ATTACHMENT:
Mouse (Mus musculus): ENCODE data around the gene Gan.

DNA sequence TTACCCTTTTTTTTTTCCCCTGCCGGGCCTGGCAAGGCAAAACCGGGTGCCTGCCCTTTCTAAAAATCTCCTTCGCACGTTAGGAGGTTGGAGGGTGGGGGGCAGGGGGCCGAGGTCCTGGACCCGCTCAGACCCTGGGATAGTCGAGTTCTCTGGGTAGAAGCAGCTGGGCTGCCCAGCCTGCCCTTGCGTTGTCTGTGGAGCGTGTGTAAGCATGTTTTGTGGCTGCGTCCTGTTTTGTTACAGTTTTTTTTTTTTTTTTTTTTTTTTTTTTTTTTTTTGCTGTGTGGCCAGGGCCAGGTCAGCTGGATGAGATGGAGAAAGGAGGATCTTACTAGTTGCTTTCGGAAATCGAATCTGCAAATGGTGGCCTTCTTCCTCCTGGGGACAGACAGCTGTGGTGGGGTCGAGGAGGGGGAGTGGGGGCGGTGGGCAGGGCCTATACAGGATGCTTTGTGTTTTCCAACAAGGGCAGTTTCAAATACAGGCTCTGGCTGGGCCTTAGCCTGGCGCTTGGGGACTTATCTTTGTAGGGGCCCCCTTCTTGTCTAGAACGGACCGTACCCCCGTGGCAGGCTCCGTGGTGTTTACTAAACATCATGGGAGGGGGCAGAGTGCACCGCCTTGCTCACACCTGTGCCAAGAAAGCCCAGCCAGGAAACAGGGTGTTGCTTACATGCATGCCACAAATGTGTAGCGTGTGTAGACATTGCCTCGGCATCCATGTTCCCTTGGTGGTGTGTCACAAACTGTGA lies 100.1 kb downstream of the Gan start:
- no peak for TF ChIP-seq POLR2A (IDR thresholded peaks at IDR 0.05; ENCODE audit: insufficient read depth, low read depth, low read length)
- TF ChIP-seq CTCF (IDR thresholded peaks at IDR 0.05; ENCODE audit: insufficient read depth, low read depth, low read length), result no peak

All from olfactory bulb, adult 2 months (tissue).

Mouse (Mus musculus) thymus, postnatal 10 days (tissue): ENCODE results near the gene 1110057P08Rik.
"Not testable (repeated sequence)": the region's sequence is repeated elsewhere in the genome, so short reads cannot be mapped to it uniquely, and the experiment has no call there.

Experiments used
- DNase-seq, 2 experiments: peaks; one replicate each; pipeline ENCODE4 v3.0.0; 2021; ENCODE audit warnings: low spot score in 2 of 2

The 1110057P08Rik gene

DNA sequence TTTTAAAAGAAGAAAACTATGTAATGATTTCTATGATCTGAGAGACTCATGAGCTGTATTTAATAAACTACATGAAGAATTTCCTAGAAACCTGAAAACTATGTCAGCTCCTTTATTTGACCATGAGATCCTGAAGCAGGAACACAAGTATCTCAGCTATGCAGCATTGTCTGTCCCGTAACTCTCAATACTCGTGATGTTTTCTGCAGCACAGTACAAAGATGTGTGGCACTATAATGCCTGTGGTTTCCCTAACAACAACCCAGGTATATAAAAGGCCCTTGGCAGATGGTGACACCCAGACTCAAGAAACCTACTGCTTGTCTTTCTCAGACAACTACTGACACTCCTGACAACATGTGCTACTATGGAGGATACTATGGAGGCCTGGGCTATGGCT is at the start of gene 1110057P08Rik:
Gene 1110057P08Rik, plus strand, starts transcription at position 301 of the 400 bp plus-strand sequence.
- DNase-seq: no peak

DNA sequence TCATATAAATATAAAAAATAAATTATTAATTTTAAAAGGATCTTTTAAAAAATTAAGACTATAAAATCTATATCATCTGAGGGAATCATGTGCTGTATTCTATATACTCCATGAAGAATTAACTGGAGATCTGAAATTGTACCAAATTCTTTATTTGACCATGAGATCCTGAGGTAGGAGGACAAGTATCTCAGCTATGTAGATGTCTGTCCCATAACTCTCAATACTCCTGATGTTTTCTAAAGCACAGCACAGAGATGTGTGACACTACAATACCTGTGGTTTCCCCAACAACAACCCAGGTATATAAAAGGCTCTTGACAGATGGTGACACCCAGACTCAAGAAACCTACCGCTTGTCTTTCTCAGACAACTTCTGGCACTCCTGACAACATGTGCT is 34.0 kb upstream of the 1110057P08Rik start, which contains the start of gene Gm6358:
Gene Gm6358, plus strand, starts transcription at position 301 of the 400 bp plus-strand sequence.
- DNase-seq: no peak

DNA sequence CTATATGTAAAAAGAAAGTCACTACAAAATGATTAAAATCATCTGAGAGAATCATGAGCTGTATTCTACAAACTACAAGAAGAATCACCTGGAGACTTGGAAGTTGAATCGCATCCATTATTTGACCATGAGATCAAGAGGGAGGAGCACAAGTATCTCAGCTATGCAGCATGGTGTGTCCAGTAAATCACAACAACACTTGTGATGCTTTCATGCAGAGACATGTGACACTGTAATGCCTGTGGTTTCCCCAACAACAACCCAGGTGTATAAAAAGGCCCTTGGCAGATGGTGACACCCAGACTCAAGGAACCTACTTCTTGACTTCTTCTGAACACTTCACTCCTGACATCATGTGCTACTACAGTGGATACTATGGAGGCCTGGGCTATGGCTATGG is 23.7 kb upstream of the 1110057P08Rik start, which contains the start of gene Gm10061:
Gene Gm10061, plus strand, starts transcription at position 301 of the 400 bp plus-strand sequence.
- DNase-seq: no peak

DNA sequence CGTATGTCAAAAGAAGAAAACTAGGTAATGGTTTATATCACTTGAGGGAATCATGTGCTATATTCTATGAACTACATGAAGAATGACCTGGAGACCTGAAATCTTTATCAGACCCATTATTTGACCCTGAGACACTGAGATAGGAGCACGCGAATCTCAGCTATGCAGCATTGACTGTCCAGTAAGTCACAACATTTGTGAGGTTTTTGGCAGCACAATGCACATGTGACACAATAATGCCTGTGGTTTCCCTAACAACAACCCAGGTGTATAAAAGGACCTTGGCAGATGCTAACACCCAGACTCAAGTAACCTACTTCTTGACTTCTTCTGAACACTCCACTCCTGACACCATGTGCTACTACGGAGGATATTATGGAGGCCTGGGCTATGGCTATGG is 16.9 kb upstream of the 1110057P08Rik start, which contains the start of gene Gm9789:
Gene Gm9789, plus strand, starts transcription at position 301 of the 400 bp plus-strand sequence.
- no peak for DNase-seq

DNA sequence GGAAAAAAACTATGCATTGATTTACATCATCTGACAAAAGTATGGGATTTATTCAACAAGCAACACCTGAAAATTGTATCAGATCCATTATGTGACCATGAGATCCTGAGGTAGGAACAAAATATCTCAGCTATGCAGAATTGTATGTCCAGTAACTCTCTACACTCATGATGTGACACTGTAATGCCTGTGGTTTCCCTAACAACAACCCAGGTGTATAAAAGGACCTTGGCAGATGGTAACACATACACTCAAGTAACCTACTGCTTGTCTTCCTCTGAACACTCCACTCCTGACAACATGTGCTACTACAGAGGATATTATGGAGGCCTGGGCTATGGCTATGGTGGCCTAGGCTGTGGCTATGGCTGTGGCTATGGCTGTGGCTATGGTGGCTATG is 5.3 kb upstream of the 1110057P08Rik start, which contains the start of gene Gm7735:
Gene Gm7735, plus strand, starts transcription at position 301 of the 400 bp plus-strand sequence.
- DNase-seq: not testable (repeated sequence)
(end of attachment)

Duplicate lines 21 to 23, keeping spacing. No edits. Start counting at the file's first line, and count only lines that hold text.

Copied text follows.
Gene Gm9789, plus strand, starts transcription at position 301 of the 400 bp plus-strand sequence.
- no peak for DNase-seq

DNA sequence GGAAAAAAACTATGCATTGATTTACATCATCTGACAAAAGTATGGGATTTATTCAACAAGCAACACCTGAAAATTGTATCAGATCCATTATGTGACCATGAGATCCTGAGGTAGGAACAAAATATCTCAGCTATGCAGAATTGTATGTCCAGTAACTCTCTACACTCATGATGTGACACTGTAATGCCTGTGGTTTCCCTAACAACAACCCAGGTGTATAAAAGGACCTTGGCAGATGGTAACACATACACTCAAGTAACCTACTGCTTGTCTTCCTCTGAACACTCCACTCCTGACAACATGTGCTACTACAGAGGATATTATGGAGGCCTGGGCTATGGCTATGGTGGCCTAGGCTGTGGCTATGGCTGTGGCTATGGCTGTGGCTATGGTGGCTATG is 5.3 kb upstream of the 1110057P08Rik start, which contains the start of gene Gm7735: